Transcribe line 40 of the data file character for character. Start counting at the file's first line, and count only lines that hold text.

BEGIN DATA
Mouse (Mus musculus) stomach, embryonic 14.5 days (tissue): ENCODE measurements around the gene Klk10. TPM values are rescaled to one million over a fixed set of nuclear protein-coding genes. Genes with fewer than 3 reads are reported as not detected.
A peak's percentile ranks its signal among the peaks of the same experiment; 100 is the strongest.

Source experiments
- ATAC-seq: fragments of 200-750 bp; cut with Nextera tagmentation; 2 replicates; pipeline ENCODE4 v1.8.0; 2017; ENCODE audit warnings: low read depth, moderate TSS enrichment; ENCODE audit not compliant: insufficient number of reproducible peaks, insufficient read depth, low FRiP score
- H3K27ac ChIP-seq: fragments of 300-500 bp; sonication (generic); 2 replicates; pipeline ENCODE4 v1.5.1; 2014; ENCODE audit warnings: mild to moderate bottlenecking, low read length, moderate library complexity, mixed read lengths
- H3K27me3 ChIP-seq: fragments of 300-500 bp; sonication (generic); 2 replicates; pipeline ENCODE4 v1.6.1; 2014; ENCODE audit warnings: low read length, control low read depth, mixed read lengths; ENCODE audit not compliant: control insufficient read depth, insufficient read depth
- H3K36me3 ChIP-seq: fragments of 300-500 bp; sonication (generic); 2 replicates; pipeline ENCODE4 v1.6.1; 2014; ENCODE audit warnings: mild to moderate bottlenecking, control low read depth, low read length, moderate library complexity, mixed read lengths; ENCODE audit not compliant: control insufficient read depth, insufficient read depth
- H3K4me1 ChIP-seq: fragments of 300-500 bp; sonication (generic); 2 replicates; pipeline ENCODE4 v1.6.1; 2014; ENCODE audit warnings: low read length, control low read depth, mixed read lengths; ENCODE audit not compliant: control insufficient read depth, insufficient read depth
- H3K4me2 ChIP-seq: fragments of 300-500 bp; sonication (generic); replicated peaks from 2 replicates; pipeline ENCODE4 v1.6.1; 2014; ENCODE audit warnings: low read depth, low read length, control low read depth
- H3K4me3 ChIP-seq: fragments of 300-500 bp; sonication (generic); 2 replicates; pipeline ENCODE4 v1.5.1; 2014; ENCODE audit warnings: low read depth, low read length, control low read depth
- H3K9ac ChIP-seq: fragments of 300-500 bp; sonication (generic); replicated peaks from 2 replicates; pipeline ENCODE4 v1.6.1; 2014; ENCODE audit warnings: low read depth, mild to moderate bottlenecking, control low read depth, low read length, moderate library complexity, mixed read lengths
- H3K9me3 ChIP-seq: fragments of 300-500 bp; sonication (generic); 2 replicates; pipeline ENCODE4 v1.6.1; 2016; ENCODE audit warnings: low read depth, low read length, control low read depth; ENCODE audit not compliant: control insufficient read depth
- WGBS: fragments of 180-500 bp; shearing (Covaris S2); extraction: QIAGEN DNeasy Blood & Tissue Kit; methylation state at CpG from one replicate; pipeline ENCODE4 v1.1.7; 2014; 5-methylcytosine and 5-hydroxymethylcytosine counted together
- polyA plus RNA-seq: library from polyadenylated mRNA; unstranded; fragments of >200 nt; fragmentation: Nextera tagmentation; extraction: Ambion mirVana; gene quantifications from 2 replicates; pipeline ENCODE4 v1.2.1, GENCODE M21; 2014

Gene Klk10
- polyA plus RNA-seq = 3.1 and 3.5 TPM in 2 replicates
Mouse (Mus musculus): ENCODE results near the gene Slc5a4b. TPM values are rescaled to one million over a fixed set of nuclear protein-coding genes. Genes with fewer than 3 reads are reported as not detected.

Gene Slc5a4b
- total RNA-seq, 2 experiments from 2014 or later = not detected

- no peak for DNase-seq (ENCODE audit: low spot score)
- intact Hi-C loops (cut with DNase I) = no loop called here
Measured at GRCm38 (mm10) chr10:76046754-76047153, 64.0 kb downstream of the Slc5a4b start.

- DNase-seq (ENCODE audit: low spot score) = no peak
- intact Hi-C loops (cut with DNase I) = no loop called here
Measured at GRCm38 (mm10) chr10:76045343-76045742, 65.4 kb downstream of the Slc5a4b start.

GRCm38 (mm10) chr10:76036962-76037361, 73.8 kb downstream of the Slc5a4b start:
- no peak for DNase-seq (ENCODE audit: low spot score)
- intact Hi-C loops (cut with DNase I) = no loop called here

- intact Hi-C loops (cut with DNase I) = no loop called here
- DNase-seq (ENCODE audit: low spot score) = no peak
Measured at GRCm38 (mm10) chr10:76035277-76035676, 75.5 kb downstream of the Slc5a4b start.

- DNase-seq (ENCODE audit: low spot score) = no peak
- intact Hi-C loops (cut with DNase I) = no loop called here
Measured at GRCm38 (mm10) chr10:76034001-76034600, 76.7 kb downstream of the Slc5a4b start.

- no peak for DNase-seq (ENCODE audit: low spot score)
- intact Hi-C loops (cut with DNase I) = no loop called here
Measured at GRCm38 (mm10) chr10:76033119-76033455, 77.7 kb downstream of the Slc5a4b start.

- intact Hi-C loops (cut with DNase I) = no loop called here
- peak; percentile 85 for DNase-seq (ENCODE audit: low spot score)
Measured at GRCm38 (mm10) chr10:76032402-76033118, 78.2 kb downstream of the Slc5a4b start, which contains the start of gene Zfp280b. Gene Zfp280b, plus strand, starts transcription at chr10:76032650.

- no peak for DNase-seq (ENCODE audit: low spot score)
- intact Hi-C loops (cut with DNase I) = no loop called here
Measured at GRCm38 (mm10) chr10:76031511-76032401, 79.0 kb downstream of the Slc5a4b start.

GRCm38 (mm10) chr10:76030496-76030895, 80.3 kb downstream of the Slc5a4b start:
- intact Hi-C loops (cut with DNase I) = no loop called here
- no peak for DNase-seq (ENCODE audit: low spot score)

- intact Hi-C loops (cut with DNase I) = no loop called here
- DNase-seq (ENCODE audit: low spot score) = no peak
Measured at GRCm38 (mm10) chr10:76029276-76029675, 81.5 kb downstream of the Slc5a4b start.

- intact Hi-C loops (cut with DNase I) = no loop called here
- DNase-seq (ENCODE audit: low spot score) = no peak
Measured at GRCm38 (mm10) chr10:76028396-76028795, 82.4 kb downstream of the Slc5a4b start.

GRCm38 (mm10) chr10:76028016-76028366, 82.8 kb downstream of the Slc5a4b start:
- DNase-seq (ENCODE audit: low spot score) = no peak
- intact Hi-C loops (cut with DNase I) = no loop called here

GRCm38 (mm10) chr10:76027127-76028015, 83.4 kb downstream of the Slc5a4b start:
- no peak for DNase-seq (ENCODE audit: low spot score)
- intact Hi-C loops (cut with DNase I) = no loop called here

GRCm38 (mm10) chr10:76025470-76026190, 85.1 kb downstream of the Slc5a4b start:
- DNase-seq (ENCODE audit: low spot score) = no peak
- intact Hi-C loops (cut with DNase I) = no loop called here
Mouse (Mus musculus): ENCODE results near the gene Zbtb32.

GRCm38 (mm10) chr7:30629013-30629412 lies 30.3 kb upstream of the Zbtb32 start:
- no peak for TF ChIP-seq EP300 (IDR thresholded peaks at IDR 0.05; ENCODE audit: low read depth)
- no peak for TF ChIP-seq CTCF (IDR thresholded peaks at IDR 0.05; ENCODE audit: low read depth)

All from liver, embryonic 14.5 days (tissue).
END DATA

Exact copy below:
Measured at GRCm38 (mm10) chr10:76032402-76033118, 78.2 kb downstream of the Slc5a4b start, which contains the start of gene Zfp280b. Gene Zfp280b, plus strand, starts transcription at chr10:76032650.